When the railroad received the 570 new in 1943, they had equipped it with a trolley pole at each end to trip the Nachod-type block signals that were actuated through the trolley wire. The block signals were used along two stretches of single track, between Centerville and Farmington and between Layton and Clearfield. The other pieces of single track on the railroad were controlled by Automatic Block Signals (ABS) which were actuated through the track. One of the new SW8, number 601, was also equipped with a single trolley pole so that it could serve as stand-in for the 570, the regular road engine, while the 570 was out of service for regular maintenance. The other SW8, number 602, was assigned as the switcher in Salt Lake City, and did not require a trolley pole.

When the Bamberger ended their operations in 1959, the 601 and 602 were sold. Both survive today after passing through a couple different ownerships. The Union Pacific bought the 570, along with the portion of the Bamberger between Ogden and Hill Air Force Base. UP moved the 570 to Omaha and repainted and renumbered the unit to UP 1270. The unit was used by UP for another 12 or so years around the Omaha area and other points in Nebraska until it was retired and traded to EMD on UP's SD40-2s in 1972.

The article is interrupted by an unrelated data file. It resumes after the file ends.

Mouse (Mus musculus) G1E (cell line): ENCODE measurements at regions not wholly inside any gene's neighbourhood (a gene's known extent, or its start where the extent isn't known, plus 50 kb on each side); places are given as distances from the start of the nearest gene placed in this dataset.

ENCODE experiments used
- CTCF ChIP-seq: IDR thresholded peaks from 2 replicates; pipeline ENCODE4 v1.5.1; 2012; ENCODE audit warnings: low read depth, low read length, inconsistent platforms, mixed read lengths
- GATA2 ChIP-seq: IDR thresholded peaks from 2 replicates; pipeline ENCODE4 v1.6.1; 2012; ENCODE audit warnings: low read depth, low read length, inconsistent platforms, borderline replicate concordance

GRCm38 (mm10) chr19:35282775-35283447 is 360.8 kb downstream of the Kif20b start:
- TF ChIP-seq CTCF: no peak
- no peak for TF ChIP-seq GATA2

Kirkland Comments

(Additional Bamberger 570 comments by John Kirkland in his book The Diesel Builders, Volume 2, American Locomotive Company, page 88, Interurban Press, 1989)

Bamberger Railroad #570, a model RS-1, was allocated to this electrified interurban railroad by the War Production Board to assist electric locomotives in moving troop trains up adverse grades from both Ogden and Salt Lake City to Hill Air Force Base at the summit located between the two cities.